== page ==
I draw much of my sculptural vocabulary from the forms found in nature: plants, animals, insects, seedpods, pollen grains, fungi, bones and the human figure. While my visual vocabulary is deeply rooted in the natural world, I also draw vocabulary from the synthetic or machine world. The resulting sculptures are, in part, an attempt to imagine a new ecology—one in which the organic world and the synthetic world exist in a state of symbiosis.
I call these hybrid creations Biometamorphs, from “bio” meaning life or organism, “meta” meaning to transform or transcend, and “morph” meaning form or shape. Though I borrow vocabulary from the visible world, I am not interested in mimesis. Rather, I am interested in transmuting existing visible forms into fantastical entities, through a mixture of surrealism, abstraction, and hybridity.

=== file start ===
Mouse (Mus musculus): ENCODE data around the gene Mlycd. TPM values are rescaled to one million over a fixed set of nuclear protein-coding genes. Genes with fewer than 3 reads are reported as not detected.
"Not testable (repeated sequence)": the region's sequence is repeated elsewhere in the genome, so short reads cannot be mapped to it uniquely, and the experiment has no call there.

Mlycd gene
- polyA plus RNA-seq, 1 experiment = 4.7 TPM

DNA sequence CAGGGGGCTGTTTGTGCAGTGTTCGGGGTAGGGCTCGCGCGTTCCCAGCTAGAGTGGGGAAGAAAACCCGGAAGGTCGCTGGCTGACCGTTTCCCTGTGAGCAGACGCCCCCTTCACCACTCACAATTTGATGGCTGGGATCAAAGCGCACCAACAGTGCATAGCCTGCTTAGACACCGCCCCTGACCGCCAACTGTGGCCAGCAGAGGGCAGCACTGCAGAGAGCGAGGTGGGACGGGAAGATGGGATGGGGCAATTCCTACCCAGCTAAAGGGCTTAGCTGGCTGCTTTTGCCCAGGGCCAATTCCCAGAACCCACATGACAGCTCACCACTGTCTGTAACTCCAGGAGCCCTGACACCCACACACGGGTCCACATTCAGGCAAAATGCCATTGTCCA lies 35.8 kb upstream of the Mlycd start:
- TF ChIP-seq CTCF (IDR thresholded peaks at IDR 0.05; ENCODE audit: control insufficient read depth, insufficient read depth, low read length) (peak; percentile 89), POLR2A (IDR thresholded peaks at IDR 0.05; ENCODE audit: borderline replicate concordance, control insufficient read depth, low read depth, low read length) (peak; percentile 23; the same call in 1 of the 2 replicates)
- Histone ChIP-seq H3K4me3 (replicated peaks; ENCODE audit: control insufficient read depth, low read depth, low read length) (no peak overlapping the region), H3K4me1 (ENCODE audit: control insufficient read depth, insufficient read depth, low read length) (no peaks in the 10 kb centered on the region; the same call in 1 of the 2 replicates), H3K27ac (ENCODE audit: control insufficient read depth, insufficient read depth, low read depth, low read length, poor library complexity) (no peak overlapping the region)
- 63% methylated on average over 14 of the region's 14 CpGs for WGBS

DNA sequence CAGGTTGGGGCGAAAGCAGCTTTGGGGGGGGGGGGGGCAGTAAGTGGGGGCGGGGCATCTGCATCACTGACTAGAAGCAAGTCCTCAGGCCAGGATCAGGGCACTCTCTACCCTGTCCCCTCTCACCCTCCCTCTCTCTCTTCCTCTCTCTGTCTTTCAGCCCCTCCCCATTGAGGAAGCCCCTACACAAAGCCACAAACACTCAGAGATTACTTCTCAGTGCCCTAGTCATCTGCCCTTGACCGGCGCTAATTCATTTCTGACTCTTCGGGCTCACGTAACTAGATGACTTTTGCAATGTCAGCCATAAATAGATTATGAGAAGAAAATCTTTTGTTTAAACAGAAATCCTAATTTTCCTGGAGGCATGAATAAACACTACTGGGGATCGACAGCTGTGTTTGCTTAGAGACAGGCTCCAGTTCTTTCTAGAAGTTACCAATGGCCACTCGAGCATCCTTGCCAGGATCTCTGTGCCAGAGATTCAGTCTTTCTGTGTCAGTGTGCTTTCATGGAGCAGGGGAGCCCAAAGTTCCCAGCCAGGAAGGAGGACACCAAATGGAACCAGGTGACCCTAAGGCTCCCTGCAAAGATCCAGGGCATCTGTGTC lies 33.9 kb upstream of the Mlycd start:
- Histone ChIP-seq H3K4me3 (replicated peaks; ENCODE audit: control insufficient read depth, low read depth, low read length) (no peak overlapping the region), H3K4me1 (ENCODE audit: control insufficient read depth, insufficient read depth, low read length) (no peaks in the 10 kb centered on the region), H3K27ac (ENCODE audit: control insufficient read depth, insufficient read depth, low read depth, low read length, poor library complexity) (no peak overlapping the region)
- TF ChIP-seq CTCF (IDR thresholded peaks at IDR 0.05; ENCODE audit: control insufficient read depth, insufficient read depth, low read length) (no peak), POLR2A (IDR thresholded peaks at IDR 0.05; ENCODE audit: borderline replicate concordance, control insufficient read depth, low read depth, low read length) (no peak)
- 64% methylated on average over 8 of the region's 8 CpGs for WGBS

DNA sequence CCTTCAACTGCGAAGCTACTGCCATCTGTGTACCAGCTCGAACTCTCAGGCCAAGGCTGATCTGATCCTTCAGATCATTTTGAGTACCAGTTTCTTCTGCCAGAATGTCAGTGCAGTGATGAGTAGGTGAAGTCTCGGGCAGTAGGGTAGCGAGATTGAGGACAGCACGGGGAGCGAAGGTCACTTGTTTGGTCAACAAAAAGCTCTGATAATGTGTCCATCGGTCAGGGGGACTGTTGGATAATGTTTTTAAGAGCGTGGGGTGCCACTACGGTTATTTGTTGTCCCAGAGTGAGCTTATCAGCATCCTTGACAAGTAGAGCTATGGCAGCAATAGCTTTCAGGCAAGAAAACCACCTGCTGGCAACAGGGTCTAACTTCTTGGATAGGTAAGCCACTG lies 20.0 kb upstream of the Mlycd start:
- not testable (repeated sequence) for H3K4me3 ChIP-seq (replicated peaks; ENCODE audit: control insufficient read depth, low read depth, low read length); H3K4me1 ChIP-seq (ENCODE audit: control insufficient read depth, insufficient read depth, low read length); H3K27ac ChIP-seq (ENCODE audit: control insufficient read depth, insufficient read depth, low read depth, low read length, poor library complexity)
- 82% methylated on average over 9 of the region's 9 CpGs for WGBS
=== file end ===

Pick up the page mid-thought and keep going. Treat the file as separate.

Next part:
Most of my work is constructed using a combination of bronze, wood and glass. I approach each sculpture as if I were reconstructing a rare specimen or preserving unique fossil remains. My goal is to create the illusion that each sculpture has grown into its form rather than having been assembled or constructed. While my materials and methods are rooted in the historic art-making practices of cast bronze, carved wood and blown glass, my goal is to create work that exists somewhere outside of all of these traditions, work that is ambiguously alien yet strangely recognizable.
Born in Tucson Arizona